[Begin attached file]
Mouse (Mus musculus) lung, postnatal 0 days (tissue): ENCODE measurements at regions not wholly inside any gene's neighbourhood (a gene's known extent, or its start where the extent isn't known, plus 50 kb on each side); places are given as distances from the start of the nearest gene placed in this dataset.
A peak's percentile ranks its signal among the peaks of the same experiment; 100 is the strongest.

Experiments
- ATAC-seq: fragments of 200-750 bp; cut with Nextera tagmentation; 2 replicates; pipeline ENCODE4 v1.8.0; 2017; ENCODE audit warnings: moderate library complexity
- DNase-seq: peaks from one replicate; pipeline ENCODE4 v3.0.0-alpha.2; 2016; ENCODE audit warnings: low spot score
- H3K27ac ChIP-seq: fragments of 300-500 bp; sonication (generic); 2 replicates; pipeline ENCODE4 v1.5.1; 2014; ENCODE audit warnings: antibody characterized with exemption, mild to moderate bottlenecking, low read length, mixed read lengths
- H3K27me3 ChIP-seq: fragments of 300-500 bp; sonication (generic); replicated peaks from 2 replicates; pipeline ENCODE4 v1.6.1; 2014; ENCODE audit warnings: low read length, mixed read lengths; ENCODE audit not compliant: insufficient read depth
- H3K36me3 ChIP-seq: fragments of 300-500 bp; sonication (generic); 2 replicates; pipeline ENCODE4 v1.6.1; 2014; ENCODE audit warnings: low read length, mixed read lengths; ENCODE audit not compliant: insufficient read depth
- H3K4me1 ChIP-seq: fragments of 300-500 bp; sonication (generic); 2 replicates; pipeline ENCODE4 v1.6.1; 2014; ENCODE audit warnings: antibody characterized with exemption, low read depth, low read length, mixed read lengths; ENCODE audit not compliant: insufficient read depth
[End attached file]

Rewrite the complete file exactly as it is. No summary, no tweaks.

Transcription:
Mouse (Mus musculus) lung, postnatal 0 days (tissue): ENCODE measurements at regions not wholly inside any gene's neighbourhood (a gene's known extent, or its start where the extent isn't known, plus 50 kb on each side); places are given as distances from the start of the nearest gene placed in this dataset.
A peak's percentile ranks its signal among the peaks of the same experiment; 100 is the strongest.

Experiments
- ATAC-seq: fragments of 200-750 bp; cut with Nextera tagmentation; 2 replicates; pipeline ENCODE4 v1.8.0; 2017; ENCODE audit warnings: moderate library complexity
- DNase-seq: peaks from one replicate; pipeline ENCODE4 v3.0.0-alpha.2; 2016; ENCODE audit warnings: low spot score
- H3K27ac ChIP-seq: fragments of 300-500 bp; sonication (generic); 2 replicates; pipeline ENCODE4 v1.5.1; 2014; ENCODE audit warnings: antibody characterized with exemption, mild to moderate bottlenecking, low read length, mixed read lengths
- H3K27me3 ChIP-seq: fragments of 300-500 bp; sonication (generic); replicated peaks from 2 replicates; pipeline ENCODE4 v1.6.1; 2014; ENCODE audit warnings: low read length, mixed read lengths; ENCODE audit not compliant: insufficient read depth
- H3K36me3 ChIP-seq: fragments of 300-500 bp; sonication (generic); 2 replicates; pipeline ENCODE4 v1.6.1; 2014; ENCODE audit warnings: low read length, mixed read lengths; ENCODE audit not compliant: insufficient read depth
- H3K4me1 ChIP-seq: fragments of 300-500 bp; sonication (generic); 2 replicates; pipeline ENCODE4 v1.6.1; 2014; ENCODE audit warnings: antibody characterized with exemption, low read depth, low read length, mixed read lengths; ENCODE audit not compliant: insufficient read depth